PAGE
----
Position: Postdoc, University of Chicago
Thesis: Mathematical Problems Arising When Connecting Kinetic to Fluid Regimes
Advisor: Charles D. Levermore
What is your current position? What do you enjoy about it?
I am currently a Dickson Instructor at the Math department of the University of Chicago. The best things about this position are threefold: first of all, I have the chance to work with top experts in analysis and PDE; Second, it is a three-year position so I don't have to rush too much to prepare for the next job hunt. This means I can work on some problems that really take time; Third, the teaching load is not heavy and sometimes I have really good students that makes teaching enjoyable.
What are your favorite memories of your graduate school experience?
There are many happy memories of my graduate life. The first thing that comes to my mind is the morning when I was lying in bed and thinking leisurely about the problem I was working on. All of a sudden I got an idea about how to resolve the essential difficulty. That was really exciting. This kind of moment happened again later but that was the first problem I was working on. That experience is particularly memorable.
Other things include every time I understand something that has puzzled me for a long time, and every time I see something new and interesting.
If non-academic things are allowed, then they also include every time I get up early enough to see the sunrise, that afternoon when I learned how to solve Sudoku, and that moment when I completed every quest of "Need for Speed 4" with a gold medal.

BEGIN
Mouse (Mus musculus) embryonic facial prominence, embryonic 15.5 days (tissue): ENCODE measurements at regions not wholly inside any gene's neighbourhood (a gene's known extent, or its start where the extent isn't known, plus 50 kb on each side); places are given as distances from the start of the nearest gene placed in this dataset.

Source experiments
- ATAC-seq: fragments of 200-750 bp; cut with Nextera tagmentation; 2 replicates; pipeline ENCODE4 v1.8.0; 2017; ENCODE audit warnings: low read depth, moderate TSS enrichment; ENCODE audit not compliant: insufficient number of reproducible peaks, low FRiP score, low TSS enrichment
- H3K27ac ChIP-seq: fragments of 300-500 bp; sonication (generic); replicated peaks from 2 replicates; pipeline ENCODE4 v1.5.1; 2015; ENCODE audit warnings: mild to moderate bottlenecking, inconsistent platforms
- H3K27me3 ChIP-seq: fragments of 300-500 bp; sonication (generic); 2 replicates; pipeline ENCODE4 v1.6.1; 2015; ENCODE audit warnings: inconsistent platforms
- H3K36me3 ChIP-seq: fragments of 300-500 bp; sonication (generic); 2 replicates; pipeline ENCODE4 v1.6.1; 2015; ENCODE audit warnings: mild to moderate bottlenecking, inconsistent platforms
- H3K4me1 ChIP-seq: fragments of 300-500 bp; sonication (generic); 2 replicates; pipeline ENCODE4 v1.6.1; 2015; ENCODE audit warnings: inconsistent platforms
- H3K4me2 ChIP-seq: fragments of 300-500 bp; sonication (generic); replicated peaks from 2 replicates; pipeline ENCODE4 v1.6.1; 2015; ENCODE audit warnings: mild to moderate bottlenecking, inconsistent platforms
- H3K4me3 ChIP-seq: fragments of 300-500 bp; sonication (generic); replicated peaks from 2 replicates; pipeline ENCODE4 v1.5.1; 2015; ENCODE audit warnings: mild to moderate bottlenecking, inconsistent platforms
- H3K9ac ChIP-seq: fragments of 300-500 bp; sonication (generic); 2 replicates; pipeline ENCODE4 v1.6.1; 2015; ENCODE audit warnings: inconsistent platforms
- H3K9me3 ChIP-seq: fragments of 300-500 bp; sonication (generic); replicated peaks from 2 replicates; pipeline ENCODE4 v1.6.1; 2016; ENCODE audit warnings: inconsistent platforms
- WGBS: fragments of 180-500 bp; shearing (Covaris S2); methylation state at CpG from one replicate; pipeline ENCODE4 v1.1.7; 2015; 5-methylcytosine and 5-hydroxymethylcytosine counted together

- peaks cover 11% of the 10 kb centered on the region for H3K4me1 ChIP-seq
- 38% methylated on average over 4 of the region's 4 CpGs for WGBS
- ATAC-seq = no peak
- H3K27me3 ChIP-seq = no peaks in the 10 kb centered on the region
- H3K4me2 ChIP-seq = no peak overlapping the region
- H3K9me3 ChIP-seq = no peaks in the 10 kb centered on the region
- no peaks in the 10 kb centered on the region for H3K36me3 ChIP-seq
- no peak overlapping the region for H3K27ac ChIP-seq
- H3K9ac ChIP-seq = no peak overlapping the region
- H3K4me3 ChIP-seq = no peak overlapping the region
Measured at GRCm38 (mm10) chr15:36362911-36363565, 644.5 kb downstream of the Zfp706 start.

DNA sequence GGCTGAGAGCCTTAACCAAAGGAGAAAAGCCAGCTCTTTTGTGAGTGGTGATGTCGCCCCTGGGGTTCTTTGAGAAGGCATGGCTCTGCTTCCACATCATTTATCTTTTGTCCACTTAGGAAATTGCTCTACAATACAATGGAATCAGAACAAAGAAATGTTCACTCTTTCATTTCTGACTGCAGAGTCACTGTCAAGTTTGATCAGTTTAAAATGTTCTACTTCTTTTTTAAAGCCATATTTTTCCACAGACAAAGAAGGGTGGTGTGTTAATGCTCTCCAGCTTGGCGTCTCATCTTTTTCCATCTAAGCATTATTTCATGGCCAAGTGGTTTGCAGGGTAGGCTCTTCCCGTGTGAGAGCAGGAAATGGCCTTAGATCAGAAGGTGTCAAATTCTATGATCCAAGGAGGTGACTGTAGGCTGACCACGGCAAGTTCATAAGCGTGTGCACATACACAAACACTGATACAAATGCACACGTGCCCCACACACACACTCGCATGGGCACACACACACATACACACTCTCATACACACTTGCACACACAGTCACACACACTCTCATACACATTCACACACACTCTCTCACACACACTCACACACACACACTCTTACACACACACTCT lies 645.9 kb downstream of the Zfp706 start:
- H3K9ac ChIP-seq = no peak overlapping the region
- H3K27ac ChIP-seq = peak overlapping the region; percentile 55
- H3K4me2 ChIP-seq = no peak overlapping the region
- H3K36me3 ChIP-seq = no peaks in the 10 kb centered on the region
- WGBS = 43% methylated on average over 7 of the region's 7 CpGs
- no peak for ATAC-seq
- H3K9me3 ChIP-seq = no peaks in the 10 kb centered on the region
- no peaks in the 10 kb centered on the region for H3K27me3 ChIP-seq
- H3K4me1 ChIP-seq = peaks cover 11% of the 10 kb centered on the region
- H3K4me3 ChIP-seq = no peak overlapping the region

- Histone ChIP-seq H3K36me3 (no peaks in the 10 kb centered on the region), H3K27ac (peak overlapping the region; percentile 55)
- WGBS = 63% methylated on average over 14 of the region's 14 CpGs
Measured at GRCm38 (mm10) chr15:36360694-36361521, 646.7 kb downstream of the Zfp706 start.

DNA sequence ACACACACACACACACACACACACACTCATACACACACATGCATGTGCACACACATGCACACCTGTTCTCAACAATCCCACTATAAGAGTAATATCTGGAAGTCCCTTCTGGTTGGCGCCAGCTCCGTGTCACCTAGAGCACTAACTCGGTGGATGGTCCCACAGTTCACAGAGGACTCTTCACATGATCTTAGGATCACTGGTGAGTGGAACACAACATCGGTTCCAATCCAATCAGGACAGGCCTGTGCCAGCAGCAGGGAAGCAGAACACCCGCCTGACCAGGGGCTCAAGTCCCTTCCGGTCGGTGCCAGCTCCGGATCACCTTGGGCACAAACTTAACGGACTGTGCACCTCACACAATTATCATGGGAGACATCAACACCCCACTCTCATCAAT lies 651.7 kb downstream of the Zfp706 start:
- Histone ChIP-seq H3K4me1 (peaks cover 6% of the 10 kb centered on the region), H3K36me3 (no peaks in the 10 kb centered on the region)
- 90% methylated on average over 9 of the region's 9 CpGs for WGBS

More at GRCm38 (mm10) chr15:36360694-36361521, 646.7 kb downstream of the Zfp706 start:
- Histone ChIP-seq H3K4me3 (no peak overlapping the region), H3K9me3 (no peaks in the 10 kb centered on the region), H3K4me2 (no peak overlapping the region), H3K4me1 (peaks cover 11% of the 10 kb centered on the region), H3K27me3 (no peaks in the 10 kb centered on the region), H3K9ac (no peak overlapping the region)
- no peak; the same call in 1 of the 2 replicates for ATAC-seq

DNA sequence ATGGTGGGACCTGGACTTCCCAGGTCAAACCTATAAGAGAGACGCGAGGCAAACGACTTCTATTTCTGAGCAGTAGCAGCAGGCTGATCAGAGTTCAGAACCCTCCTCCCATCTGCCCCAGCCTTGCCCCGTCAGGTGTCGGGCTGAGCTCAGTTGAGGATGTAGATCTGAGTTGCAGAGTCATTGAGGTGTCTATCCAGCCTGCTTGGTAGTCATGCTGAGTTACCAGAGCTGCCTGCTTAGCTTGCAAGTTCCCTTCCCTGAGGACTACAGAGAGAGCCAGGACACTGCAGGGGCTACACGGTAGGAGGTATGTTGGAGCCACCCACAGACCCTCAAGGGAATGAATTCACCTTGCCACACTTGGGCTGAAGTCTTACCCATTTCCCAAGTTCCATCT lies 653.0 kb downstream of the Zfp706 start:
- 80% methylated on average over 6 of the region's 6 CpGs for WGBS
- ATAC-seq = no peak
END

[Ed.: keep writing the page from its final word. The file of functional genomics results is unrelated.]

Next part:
What do you think the best parts of AMSC are?
I like the flexibility of AMSC program. Students are encouraged to learn something outside of the math department. When I was a student I chose two courses in mechanical engineering. This helps me to see the way how non-mathematicians think about problems. I definitely want to say that Alverda is one of the best parts of AMSC. She is very helpful and super sweet.
What advice would you give to current students?
The following things are pretty much what I wish I had done when I was a student.
First of all, hard work is necessary for doing math. I don't know how geniuses work but for most people, there is no shortcut. Second, although we are labeled as applied mathematicians, learning some pure math will be a good thing. This helps to broaden one's view and appreciate different flavors of math. Third, it is better to start working on problems as soon as possible. I think working on problems helps us to learn quickly and better understand what we have learned.
Story posted 8/20/10